On the night of Sept. 16, Aish Chaim was wrapping up Yom Kippur with an evening service in a congregant’s backyard.
Between 8 and 9 p.m., a woman walked up and tried to gain entry, according to Grant Schmidt, a congregant and a member of the synagogue’s contracted security team, the Protexia Detective and Security Agency. She was wearing a Christmas wreath on her head, yoga pants and a low-cut vest.
The woman tried to gain entry multiple times but was stopped by Lewis Padilla, the armed security officer on duty. Then, she started yelling.
She said she wasn’t being let in because she was Black; she shouted antisemitic obscenities like “Jewish devils”; and then she started hollering at Padilla to shoot her.
Finally, Padilla called the Lower Merion Police Department. At least two police cars quietly drove up and detained the woman without conflict. They didn’t arrest her, but they did call an ambulance to take her away.
Out back, the service finished uninterrupted, Rabbi Binyomin Davis said.
Aish Chaim’s security detail worked with the local police department to stop a potential attack. About 40 synagogue members were present for the service.
Schmidt was not present. But he did talk to Padilla and the Protexia team about the episode afterward. A Protexia leader confirmed his account to the Jewish Exponent. The LMPD declined to provide an incident report, citing Pennsylvania’s Right to Know Law that allows agencies to exclude non-criminal investigative materials from the media.
Before being taken away, the woman threw her Christmas wreath over the hedges and into the backyard, Schmidt said. Some attendees saw it and wondered if it fit into “suspicious package territory,” he added.
But in the end, it was just a wreath. Other than that, the incident didn’t register inside the service, Davis said.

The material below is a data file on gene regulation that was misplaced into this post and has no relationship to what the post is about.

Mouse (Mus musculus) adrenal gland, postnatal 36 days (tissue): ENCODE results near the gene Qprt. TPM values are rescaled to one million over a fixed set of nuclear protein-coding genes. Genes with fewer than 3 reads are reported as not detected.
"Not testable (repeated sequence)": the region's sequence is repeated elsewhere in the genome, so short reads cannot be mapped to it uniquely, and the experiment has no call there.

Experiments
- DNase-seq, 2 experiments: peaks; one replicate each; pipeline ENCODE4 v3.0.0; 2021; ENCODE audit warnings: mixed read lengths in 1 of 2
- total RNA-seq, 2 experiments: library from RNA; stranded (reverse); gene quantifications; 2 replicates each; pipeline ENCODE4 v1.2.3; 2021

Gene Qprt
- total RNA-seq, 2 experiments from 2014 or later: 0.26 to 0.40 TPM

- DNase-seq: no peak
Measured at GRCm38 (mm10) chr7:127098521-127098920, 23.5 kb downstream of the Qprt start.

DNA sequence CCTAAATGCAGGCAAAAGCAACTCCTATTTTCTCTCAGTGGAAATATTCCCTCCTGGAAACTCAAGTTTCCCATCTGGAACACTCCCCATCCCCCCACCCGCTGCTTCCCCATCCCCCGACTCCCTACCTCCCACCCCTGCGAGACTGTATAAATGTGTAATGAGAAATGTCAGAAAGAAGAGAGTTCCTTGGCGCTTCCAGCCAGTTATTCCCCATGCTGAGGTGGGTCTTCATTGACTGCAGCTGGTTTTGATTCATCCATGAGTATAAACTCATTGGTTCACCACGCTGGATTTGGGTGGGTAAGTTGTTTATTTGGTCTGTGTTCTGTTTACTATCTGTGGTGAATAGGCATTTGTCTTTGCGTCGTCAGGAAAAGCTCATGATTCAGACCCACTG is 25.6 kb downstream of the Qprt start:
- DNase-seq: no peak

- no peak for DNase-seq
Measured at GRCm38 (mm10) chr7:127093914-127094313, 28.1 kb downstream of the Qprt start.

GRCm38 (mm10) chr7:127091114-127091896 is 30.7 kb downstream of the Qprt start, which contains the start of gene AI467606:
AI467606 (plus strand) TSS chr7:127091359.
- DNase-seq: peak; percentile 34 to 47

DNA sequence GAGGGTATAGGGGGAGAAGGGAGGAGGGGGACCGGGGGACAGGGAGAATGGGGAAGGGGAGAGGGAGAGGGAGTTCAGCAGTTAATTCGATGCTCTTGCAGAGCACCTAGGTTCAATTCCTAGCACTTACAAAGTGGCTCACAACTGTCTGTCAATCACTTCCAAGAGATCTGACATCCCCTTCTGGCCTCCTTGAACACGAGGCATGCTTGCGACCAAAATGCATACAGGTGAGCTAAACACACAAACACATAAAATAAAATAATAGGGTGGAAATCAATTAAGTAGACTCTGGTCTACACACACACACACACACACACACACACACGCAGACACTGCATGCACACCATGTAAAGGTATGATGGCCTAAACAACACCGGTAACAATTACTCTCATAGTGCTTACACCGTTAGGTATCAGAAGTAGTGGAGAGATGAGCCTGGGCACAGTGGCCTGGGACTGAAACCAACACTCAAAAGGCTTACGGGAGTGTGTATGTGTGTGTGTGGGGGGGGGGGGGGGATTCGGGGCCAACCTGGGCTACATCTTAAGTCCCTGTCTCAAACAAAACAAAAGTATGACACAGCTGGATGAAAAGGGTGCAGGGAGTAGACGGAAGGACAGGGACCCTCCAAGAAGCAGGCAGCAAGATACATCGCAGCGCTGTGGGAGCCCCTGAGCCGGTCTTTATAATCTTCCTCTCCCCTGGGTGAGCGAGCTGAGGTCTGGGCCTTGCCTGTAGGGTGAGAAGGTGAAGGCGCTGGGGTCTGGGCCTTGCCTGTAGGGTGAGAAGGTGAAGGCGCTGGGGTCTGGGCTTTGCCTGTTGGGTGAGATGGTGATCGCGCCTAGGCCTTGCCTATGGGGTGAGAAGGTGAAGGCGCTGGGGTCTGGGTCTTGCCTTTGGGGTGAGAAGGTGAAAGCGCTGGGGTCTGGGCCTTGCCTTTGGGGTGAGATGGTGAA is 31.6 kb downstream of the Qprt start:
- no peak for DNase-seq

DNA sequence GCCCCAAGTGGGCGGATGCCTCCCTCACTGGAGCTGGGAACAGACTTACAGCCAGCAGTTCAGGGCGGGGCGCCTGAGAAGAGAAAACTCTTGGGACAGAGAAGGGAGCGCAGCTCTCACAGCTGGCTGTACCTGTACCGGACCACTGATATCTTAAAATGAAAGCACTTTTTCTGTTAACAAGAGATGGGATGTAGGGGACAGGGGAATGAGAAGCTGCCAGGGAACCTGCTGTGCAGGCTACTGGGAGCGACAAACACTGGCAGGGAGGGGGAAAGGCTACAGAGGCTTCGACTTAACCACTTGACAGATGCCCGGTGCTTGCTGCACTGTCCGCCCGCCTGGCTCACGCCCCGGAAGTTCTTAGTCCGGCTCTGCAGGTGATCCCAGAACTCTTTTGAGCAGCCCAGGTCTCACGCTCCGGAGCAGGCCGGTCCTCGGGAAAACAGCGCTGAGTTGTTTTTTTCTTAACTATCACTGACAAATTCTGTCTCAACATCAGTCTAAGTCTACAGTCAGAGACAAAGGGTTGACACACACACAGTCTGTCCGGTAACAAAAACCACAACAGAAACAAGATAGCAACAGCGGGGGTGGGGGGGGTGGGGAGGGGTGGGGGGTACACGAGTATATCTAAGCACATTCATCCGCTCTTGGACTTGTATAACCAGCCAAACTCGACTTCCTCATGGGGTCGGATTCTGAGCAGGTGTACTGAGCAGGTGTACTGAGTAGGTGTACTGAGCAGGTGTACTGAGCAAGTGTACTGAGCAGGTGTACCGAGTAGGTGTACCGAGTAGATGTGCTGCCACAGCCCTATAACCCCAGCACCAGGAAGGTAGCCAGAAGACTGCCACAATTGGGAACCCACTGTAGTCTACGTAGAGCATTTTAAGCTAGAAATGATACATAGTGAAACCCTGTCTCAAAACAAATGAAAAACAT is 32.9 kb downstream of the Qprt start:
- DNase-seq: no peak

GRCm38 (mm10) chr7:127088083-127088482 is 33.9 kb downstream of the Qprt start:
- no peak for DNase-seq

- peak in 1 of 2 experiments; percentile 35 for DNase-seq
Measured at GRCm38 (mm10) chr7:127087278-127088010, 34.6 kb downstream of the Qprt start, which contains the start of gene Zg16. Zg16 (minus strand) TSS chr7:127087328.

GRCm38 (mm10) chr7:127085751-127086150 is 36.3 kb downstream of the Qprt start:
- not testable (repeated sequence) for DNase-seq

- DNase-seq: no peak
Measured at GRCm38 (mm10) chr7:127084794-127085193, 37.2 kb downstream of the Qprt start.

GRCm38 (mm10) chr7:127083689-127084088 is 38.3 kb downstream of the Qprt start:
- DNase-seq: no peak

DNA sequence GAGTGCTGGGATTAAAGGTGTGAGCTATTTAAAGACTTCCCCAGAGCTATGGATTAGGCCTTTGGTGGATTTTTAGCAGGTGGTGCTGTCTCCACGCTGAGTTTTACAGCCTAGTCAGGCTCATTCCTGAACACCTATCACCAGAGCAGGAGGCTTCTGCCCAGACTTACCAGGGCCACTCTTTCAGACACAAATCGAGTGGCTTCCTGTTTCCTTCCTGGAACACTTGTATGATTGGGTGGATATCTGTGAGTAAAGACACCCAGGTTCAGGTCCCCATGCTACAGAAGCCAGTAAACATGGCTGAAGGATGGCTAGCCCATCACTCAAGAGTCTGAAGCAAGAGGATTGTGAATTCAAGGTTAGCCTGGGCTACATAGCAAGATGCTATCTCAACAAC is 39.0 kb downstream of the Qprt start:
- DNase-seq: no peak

The rabbi didn’t even find out about it until after.
Davis called the security guards, like Schmidt and Padilla, who is not a congregant, “well-trained guys who know how to handle these situations.”
Davis’ analysis makes the incident sound almost routine. That’s because, in a way, it is.
The rabbi took over leadership at Aish Chaim in 2018, the same year that the Pittsburgh Tree of Life synagogue complex shooting that killed 11. After the shooting, Aish Chaim started using security at all of its events, including Shabbat services, a policy that continues today.
Davis called security “a huge line item” in the synagogue’s annual budget. But as the Yom Kippur episode showed, it’s worth it, he said.
Antisemitic incidents rose in the United States in the second half of the 2010s. And over the last couple of years, homicides have been rising in Philadelphia.
This year, the city surpassed 400 homicides in September. Philadelphia’s record for a single year is 500.
Davis is paying close attention to this, too, as Lower Merion Township is just across from City Avenue.
“To say we’re not in Philly is just silly,” the rabbi said.
According to Schmidt, Aish Chaim congregants do not mind seeing armed security guards at religious events. Instead of scaring them, it makes them feel safe, he added.
Over the summer, Aish Chaim even held an open meeting, involving congregants, to discuss security.
“It’s important to have a plan, and not to pretend we’re living in some kind of utopia,” Davis said. “That’s naivete.”
Schmidt credited the LMPD with answering the Sept. 16 call in a responsible manner. But he said synagogues need to look out for themselves.
The congregant/security guard believes it’s a mistake to discuss police officers as “first responders.” They are actually “second responders,” he said.
The first responders are the line of defense on site, not the local officials who only come if something happens. And this line of defense is vital.
“If you don’t feel safe to come to shul, you won’t go,” Schmidt said. “If you don’t feel safe sending your kid to Jewish programming, you won’t send them.”
The Orthodox man even argued that securing your property, organization and community is a mitzvah.
“If you had a cliff on your property, or some sort of hazard, to not deal with it would be immoral,” Schmidt said. “You would have to take care of it.”
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